13 August 2009 ~ 0 Comments

NGO Program Success as the new Stock Market (dividends paid in “warm fuzzies”)

These thoughts are in response to this blog on “Tales from the Hood”.

“If you are somehow involved in aid work and receive any form of compensation, the fact is that you benefit.” – I think we are missing the discussion about the MAIN way we benefit, and if we miss that, than maybe we shouldn’t be here.

Those who believe passionately in the changes they are working to make in the world are compensated by the steps they see made towards those changes. If we don’t view that as the highest form of compensation we get, then maybe this isn’t the right field for us.

If we want the programs we are working on to succeed so that we can get more money and get promoted and get better compensated, aren’t we looking at this the wrong way? I think a key to the most successful development work might be leaders (local or non) who LOVE what they do and benefit so much emotionally from the success of their projects because the believe in the CAUSE they are trying to improve. High or low salary, if positive changes are the currency of success, then program success will become the NGO stock market.

Let’s talk about that level of honesty. If we want to improve the causes we believe in, I think we should continue to:

– make sure we are in a field where we get great emotional reward from the work we do – because our passion to make change will be a better divining rod for the right decisions than a desire to increase our bank account size

– be honest about the things we see – the things going wrong in our own work and in the work around us when others ask, or even when they don’t, and work to improve the movement for the causes we work in. Let’s not just view other groups as “competitors” or look away from those in the same field who are “getting it wrong”. Let’s be honest with them and those around us and help them become better too… because in the end, if we put the cause above our own pay check and our own organization, then we will be rewarded by feelings of accomplishment when the greater cause is improved – no matter who gets the credit.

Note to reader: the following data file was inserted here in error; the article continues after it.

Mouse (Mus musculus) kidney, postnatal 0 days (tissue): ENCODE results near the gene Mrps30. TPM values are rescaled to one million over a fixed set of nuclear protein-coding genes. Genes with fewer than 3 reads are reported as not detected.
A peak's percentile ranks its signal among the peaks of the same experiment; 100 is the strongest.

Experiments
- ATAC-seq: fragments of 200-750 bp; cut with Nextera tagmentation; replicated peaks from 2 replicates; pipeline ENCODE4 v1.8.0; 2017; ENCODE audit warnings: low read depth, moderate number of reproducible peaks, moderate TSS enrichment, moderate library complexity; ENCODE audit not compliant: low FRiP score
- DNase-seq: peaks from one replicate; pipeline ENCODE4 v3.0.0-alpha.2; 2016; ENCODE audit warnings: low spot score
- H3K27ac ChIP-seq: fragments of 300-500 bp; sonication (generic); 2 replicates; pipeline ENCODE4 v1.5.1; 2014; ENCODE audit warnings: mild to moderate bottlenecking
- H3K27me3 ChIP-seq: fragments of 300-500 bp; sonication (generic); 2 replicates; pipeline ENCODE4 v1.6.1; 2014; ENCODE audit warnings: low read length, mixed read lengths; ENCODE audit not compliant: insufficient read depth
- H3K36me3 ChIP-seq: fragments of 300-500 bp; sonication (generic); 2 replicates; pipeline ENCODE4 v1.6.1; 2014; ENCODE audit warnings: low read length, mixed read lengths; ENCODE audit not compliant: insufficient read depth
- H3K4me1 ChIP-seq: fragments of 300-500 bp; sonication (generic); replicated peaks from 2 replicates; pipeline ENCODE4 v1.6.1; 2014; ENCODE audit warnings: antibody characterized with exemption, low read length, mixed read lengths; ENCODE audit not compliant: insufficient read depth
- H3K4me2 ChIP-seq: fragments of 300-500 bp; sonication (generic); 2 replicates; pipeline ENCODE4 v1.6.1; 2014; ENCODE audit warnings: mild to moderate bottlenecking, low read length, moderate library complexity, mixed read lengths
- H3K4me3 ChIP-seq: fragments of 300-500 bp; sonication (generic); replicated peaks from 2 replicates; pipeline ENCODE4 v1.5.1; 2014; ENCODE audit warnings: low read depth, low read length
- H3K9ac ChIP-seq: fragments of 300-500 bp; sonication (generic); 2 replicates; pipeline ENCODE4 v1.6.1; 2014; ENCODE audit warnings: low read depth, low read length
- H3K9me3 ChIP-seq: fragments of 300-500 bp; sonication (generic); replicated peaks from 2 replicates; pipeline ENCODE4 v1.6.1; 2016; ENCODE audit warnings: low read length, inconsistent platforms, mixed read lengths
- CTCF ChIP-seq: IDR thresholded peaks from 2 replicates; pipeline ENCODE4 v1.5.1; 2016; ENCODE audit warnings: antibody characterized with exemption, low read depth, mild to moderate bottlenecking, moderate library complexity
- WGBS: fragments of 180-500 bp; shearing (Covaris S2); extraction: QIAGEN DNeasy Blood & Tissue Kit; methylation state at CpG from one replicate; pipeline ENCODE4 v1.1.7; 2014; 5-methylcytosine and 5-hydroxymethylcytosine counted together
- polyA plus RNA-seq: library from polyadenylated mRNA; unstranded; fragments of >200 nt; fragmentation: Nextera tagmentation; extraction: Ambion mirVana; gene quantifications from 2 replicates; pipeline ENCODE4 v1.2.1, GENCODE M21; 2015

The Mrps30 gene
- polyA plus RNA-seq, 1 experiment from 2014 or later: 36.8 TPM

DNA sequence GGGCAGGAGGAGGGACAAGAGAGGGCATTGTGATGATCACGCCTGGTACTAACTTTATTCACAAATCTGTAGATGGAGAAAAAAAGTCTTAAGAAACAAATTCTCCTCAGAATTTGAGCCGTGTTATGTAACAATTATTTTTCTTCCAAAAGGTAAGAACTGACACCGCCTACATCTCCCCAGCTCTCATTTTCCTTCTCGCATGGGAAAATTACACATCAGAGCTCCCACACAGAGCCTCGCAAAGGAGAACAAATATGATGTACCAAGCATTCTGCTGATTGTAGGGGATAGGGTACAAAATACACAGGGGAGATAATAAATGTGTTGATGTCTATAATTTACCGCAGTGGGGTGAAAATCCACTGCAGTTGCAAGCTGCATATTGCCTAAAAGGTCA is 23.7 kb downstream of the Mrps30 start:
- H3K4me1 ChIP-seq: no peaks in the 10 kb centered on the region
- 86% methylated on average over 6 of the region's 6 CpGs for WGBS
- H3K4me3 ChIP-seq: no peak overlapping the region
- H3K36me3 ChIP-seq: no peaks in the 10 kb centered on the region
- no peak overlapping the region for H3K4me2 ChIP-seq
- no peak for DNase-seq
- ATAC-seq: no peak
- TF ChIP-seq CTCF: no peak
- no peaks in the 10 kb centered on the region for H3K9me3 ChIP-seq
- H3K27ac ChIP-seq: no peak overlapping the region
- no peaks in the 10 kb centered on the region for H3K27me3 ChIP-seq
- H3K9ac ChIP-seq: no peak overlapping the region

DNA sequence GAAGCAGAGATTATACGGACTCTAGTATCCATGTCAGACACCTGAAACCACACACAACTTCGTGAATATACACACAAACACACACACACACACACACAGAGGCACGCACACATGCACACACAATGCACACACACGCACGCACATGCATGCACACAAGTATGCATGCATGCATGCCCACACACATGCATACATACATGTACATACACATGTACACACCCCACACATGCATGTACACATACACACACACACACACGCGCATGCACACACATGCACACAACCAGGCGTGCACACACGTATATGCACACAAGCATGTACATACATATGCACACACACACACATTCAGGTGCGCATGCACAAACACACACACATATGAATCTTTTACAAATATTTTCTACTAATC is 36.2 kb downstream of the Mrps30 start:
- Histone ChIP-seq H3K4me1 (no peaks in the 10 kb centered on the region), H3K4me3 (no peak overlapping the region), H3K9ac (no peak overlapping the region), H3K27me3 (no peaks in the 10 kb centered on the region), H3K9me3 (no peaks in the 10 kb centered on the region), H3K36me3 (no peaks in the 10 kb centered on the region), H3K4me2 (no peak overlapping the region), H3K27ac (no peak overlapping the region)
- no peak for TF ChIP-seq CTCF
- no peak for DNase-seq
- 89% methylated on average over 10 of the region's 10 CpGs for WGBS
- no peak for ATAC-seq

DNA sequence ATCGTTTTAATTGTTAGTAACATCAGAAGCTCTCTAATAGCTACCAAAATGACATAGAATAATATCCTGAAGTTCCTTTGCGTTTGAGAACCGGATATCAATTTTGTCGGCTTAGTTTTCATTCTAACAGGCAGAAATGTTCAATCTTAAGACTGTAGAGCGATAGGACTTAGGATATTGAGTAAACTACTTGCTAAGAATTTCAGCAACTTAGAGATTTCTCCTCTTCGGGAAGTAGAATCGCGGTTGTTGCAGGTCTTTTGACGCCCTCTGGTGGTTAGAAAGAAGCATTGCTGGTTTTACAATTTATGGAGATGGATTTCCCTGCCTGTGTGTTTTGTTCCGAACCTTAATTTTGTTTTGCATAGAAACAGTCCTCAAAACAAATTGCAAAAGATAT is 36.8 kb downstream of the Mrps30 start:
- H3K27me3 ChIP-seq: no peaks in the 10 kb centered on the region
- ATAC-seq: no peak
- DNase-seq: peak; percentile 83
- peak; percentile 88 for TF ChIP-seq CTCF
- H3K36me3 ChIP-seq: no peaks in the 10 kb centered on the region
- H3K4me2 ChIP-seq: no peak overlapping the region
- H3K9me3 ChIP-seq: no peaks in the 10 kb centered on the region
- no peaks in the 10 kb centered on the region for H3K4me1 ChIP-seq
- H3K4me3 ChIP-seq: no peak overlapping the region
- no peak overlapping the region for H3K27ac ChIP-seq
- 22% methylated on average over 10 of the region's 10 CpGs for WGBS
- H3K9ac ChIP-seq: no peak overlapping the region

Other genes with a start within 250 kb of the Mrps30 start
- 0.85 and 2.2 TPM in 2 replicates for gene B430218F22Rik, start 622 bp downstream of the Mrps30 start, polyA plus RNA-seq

– work ourselves out of a job. Try NOT to pay ourselves more from donor dollars which could be going to improve the causes we believe in but find socially innovative models which can bring us incomes which do not redirect further donor dollars into our pockets.

We can’t all do all of these all the time, but we can all AIM towards all of these things. If we make our decisions by

1) being honest with ourselves and others that we do this BECAUSE we get rewarded by making changes we believe in (and if we don’t, this might not be the right field for us)


2) be open with ourselves about the fact that those of us who get paid by NGO money are getting paid with funds which were intended to be used to “help the poor’ or whatever the cause is so it is our obligation to use our power to do that

…then we should hopefully have the right perspective going into our work. In that way, we can take criticism the way everyone else does – the way a business person who believes in their product does, who is hurt to hear that their is criticism about their work but who wants to hear it and take action to remedy the problem because at the end of the day our egos are not what we are working to increase produce.

We will recognize that we are very over compensated for our work if we put the positive changes we want to see in the world first and recognize that we pay ourselves dividends in “warm fuzzy” feelings as we slowly inch towards those goals.

(I recognize that the initial reaction of many will be that “warm fuzzies” do not put food on the table. I argue that if the warm fuzzies are not enough to make you want to take on a second job to be able to still do the work you do, work harder to increase the impact of a social venture that brings impact and funds into your work, or would be so hard to walk away from because they represent work you believe whole-heartedly in, then perhaps it is time to change fields, improve the work that you are doing, or higher someone to replace you who believes in the work and can do it better for a lower price. Yes, we need to get paid, but if we do not believe so passionately in the work that we are doing that it drives us to do it better and more efficiently, then perhaps looking for higher paychecks elsewhere is indeed a better option.)